When should you teach your children about diversity? Is there a certain age, or a certain lesson area where it fits best? Of course, every child is different and will reach a point where they truly understand at a different time. However, nowadays it seems like understanding diversity is becoming more important than ever before.
The news has been filled with stories about hate groups, fear, and misunderstandings between cultures and groups of people. This can be a frightening and difficult time both for children who don’t fully understand what is going on and parents who aren’t quite sure how to approach the topic.
I have always been an advocate for reading as a way to understand difficult topics. Concepts can be introduced through a book and then discussed in a way that is meaningful for your family and your child. Diversity is easily a topic that fits this criterion.
Learning the stories of the struggles of people in past generations as well as learning to understand through relatable characters can open a child’s eyes to the importance of understanding and appreciating anyone regardless of their race, religion, or other factors.
Our Favorite Books to Teach Children About Diversity
Regardless of the lesson or concept, you are trying to teach your children Dr. Seuss is almost always a good choice. This can be said about teaching diversity and acceptance with the story of the Sneetches. This book has been a go-to for diversity for many generations.
In this colorful, inviting book, kids from preschool to lower elementary learn about diversity in terms they can understand: hair that’s straight or curly, families with many people or few, bodies that are big or small. With its wide-ranging examples and fun, highly detailed art, this book helps kids appreciate the ways they are alike and affirm their individual differences.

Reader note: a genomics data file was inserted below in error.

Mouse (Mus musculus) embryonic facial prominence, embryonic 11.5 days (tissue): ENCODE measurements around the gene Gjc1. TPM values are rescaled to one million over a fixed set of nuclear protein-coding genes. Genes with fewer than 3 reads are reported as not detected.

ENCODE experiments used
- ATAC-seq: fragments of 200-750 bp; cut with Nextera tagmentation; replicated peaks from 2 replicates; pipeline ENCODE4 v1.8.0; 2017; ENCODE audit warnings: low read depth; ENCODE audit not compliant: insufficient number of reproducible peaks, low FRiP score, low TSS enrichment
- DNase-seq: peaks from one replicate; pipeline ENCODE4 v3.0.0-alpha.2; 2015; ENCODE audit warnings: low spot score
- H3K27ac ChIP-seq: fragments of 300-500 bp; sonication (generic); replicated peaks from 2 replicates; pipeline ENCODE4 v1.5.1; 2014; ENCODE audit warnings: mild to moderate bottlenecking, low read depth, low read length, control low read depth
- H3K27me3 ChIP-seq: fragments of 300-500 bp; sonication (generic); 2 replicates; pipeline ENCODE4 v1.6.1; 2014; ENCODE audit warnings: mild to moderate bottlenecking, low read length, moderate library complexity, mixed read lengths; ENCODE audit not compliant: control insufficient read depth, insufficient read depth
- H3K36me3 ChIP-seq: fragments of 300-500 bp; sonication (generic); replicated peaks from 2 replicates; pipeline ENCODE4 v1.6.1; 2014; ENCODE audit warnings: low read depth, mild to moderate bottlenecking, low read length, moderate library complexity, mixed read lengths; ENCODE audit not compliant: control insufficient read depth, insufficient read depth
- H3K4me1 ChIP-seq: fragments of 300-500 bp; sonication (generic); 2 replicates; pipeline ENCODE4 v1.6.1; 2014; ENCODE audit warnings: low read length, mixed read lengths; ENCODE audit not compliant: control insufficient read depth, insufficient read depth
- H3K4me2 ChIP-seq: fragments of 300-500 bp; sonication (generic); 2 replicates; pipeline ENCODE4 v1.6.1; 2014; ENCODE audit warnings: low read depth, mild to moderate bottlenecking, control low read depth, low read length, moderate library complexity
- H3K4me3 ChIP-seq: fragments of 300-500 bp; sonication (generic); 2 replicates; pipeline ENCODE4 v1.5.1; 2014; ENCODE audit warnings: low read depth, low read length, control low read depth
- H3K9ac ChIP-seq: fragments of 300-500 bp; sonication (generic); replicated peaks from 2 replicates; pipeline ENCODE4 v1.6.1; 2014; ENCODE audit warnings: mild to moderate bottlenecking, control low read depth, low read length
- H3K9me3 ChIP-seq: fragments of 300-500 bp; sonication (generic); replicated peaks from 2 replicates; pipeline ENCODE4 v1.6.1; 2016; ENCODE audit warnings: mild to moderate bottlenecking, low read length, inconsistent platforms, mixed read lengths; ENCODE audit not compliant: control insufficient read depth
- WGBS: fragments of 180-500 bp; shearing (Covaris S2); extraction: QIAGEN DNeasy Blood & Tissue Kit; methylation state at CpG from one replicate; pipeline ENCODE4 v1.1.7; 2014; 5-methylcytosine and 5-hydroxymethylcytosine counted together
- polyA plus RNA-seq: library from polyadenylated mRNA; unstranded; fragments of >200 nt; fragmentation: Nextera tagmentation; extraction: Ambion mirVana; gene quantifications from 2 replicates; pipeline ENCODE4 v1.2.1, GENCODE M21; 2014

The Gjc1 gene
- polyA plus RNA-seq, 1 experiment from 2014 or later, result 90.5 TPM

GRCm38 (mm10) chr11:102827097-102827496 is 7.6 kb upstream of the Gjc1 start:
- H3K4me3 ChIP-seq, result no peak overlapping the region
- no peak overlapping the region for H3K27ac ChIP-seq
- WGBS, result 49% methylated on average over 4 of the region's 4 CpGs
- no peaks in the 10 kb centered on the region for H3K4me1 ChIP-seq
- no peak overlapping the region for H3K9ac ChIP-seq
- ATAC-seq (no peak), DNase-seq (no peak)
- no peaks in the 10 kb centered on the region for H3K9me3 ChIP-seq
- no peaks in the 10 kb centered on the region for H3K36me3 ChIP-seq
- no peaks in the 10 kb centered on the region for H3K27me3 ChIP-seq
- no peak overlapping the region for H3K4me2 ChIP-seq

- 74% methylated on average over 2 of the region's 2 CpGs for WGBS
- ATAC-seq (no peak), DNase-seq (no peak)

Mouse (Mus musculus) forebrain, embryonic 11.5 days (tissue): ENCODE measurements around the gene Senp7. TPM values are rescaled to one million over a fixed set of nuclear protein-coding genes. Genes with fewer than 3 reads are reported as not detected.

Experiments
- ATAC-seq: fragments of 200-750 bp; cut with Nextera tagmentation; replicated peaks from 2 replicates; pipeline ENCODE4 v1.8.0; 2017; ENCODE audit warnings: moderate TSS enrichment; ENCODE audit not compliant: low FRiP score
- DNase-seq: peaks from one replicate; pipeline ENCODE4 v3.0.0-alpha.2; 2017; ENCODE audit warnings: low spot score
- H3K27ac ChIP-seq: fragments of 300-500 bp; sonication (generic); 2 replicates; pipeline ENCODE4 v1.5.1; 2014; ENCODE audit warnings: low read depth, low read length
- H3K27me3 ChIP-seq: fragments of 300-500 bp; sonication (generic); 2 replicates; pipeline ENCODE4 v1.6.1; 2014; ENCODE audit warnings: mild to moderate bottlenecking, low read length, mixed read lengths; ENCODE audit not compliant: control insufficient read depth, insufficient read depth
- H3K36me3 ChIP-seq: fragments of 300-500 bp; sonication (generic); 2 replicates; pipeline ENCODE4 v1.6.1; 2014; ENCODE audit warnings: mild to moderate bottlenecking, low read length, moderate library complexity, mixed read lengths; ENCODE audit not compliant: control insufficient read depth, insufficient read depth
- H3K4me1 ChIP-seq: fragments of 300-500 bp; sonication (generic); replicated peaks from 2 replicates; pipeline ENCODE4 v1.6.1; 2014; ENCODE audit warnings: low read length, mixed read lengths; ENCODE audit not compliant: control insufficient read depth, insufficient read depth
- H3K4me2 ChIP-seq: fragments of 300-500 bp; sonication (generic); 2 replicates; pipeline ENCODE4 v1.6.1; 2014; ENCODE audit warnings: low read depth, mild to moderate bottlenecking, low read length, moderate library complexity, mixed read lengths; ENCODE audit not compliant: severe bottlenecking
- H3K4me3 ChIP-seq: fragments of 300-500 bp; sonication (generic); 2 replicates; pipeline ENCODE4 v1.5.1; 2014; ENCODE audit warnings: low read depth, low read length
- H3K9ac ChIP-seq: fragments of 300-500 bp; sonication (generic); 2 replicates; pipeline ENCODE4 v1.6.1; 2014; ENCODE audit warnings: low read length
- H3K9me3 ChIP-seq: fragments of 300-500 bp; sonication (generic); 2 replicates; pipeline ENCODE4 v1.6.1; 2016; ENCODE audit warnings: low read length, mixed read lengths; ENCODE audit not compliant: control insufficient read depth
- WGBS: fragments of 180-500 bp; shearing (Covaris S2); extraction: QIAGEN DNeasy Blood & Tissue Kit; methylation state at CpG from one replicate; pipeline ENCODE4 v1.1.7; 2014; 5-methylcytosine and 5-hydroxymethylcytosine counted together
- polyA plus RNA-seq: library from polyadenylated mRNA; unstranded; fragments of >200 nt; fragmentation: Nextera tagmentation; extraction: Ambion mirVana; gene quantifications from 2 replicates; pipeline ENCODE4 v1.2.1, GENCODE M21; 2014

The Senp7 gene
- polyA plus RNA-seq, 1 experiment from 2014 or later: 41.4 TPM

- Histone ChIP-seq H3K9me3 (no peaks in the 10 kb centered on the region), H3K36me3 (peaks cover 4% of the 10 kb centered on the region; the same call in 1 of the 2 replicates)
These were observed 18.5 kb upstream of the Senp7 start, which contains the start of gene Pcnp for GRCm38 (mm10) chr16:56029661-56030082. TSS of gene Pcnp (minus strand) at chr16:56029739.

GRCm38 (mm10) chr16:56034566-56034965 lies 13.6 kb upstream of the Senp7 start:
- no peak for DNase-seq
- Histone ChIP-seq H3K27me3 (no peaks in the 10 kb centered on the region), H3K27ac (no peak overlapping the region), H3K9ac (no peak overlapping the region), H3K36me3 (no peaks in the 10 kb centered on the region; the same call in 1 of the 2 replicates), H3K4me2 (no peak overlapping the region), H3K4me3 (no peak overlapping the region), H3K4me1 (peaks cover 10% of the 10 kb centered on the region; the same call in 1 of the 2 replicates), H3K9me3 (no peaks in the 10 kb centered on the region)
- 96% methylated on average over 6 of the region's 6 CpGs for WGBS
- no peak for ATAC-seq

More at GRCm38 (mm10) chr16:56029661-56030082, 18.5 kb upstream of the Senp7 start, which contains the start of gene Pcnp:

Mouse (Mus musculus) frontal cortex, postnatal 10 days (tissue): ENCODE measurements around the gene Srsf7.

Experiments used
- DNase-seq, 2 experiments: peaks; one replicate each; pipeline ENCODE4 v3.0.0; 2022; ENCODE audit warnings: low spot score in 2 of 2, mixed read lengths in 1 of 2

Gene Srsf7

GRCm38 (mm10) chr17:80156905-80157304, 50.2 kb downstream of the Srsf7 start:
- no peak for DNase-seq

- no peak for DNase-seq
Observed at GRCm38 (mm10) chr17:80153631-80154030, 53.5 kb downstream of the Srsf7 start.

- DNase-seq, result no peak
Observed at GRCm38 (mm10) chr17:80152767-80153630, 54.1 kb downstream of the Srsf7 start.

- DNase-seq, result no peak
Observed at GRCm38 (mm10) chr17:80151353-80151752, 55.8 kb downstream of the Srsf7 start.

In You Are You – I Am Me – author Cynthia Geisen helps children reflect on how we can appreciate—and even celebrate—the diversity in the world around us while also helping them to recognize those things that we all share.
Young children need support and encouragement as they learn to value themselves and recognize their own worth—“not because of the things I do, not because of what I look like, not because of what I have . . . just because I am.” This book of sweet, simple affirmations for children helps them respect their bodies, acknowledge their own needs, and name their feelings.
In this multicultural picture book, Carrie goes from one neighbor’s house to the next looking for her brother, who is late for dinner. She discovers that although each family is from a different country, everyone makes a rice dish at dinnertime.
At times, all children need a little help getting along with others and respecting differences—at school, in the neighborhood, at home, and on the playground. Teaching tolerance and encouraging acts of kindness through clear words and charming illustrations, We Can Get Along supports children’s development with simple yet essential skills for conflict resolution and peacemaking.